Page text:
Assessing the validity of key informant reports about congregations' social composition
Key informant interviewing is an important methodological tool for gathering information about congregations, but little research has examined the accuracy of the information key informants provide. We assess the validity of key informant reports about congregations' social composition from the 1998 and 2006-2007 National Congregations Study using data from the 1998 and 2006 General Social Survey. We find that, in the aggregate, key informants are reasonably accurate on most measures, but they are less accurate when reporting congregants' education, age, and household composition. Our findings regarding congregations' social composition are consistent with other research showing that key informants provide the most valid assessments when they are asked about directly observable organizational characteristics. © 2010 The Author. Published by Oxford University Press on behalf of the Association for the Sociology of Religion. All rights reserved.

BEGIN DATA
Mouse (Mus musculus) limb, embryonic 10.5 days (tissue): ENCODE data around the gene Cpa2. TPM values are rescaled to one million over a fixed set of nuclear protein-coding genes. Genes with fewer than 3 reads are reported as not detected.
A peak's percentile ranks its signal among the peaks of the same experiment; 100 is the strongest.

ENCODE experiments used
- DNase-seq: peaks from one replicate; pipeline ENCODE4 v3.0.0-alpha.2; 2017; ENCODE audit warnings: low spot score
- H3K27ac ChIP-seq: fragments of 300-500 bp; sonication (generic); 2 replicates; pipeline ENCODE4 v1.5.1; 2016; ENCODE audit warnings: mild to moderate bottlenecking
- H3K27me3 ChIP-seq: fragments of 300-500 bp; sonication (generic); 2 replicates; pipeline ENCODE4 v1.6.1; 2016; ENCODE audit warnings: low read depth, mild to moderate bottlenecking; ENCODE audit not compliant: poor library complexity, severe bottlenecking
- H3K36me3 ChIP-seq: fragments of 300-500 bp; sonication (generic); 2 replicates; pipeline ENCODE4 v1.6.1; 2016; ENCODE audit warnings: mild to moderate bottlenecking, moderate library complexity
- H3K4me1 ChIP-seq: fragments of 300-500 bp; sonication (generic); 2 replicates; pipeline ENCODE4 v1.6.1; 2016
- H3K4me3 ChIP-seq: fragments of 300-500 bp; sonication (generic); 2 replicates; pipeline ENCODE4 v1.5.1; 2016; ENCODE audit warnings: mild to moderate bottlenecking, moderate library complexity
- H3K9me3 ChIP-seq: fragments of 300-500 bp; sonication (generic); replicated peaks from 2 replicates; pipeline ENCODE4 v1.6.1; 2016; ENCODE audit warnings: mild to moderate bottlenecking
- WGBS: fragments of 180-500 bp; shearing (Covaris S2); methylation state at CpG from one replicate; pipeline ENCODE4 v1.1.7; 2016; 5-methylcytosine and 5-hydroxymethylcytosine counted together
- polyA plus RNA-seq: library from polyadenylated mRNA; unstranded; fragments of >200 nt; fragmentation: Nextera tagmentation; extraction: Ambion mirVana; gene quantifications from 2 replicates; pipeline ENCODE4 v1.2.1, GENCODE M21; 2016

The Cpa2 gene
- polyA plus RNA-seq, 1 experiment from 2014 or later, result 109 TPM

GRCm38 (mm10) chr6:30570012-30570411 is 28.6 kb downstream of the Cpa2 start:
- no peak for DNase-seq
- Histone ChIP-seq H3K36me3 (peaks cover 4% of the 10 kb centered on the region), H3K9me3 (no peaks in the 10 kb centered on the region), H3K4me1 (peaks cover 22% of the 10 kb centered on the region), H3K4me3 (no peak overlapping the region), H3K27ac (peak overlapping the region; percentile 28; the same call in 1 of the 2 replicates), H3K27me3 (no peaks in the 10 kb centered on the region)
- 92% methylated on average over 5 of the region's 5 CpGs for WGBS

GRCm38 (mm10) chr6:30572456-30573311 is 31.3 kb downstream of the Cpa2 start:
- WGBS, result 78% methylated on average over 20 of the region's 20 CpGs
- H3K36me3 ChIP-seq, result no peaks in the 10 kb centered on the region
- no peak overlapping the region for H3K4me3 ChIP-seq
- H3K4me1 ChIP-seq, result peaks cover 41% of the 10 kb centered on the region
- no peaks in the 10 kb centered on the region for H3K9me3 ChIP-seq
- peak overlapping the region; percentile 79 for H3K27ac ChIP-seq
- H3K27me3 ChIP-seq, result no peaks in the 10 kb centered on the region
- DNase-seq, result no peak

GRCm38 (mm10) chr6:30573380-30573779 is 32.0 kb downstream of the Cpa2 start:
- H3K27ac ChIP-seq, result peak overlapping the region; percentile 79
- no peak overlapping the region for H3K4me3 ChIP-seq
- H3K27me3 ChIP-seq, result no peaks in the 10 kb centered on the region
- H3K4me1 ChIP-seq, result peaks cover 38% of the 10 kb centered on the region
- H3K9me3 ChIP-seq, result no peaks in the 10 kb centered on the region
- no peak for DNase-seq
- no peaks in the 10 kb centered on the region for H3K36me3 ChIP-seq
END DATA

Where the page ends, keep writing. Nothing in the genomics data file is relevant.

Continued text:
Frenk, SM; Anderson, SL; Chaves, M; Martin, N
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